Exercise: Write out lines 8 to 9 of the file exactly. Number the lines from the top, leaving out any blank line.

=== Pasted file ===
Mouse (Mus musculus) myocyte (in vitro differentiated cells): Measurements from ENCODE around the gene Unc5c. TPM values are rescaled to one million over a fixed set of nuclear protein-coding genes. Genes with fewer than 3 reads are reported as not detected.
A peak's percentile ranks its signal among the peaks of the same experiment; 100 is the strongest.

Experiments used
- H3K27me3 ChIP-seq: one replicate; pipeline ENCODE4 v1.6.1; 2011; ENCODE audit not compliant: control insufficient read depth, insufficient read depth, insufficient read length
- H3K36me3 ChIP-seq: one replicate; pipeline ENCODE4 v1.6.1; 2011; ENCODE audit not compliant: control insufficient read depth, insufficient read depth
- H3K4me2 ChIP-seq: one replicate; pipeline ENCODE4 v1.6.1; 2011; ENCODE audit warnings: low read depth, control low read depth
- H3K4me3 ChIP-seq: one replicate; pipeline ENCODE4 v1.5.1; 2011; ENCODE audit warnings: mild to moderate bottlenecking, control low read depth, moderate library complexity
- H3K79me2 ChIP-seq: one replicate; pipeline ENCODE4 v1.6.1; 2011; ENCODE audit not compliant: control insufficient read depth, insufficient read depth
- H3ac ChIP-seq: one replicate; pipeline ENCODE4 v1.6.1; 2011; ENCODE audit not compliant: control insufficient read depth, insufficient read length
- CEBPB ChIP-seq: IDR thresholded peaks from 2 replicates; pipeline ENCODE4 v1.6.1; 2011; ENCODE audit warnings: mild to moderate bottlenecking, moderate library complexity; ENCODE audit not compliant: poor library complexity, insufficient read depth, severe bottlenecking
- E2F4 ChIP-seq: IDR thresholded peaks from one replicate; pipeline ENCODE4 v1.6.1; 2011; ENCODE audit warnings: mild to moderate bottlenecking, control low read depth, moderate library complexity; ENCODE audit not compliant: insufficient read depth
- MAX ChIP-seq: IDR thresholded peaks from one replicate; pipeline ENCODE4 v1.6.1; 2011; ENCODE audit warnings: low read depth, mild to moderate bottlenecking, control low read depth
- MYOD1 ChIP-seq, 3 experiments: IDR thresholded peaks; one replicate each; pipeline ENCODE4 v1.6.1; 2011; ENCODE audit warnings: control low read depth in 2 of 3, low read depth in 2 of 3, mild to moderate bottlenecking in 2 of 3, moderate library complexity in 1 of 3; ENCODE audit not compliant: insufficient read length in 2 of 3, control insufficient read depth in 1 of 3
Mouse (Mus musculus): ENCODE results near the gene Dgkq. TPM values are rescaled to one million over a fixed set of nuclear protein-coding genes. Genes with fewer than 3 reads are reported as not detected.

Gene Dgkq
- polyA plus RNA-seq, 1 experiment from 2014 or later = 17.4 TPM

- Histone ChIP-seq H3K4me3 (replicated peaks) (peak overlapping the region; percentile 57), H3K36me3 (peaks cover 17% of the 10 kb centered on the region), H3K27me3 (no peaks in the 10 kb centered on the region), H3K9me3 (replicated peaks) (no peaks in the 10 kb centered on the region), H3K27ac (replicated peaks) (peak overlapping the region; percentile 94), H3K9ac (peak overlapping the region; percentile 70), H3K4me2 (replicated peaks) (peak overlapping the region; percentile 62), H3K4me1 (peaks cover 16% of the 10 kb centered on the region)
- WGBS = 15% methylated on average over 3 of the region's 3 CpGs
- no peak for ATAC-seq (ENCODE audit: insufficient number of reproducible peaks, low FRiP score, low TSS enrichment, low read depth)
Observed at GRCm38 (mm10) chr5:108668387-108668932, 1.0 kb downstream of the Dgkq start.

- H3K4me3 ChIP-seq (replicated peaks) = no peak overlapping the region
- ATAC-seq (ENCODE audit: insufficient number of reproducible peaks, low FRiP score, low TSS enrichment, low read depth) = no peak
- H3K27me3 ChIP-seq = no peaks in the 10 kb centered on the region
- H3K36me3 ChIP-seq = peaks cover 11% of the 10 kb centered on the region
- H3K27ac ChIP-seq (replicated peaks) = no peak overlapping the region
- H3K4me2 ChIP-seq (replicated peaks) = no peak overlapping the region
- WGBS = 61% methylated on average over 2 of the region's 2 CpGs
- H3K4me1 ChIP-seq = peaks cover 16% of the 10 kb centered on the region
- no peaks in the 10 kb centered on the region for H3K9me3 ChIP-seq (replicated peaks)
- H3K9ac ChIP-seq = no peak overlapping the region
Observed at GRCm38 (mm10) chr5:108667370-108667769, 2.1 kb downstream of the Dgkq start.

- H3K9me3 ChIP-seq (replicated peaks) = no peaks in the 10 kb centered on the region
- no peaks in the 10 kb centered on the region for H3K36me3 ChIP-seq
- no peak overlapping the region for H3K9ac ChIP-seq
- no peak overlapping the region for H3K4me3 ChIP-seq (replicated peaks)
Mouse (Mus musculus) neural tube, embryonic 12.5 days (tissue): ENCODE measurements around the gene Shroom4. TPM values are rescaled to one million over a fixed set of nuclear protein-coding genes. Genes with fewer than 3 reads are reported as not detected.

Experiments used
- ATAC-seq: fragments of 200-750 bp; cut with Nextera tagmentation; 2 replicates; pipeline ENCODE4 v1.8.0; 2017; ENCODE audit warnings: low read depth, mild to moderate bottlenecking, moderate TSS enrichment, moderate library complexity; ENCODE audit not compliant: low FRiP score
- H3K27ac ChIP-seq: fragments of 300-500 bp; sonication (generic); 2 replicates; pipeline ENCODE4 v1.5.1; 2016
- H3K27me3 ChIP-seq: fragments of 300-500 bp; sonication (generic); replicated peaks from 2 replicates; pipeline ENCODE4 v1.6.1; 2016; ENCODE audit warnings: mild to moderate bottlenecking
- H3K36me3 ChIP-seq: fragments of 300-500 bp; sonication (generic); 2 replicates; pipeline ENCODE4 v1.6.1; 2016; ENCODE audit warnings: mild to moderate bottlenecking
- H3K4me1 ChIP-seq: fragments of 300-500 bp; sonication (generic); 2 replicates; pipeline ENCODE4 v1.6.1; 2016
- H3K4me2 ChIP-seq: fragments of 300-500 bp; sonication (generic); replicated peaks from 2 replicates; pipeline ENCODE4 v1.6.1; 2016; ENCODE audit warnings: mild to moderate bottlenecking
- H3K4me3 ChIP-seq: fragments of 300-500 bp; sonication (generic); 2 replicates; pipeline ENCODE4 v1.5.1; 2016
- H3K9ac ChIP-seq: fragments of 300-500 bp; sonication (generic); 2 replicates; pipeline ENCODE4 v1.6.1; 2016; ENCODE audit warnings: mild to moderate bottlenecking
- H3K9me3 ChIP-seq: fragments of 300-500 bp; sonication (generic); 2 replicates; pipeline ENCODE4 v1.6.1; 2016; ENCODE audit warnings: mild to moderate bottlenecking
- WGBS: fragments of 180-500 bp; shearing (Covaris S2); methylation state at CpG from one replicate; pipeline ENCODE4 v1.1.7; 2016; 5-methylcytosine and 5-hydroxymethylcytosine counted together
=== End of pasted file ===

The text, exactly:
- H3K79me2 ChIP-seq: one replicate; pipeline ENCODE4 v1.6.1; 2011; ENCODE audit not compliant: control insufficient read depth, insufficient read depth
- H3ac ChIP-seq: one replicate; pipeline ENCODE4 v1.6.1; 2011; ENCODE audit not compliant: control insufficient read depth, insufficient read length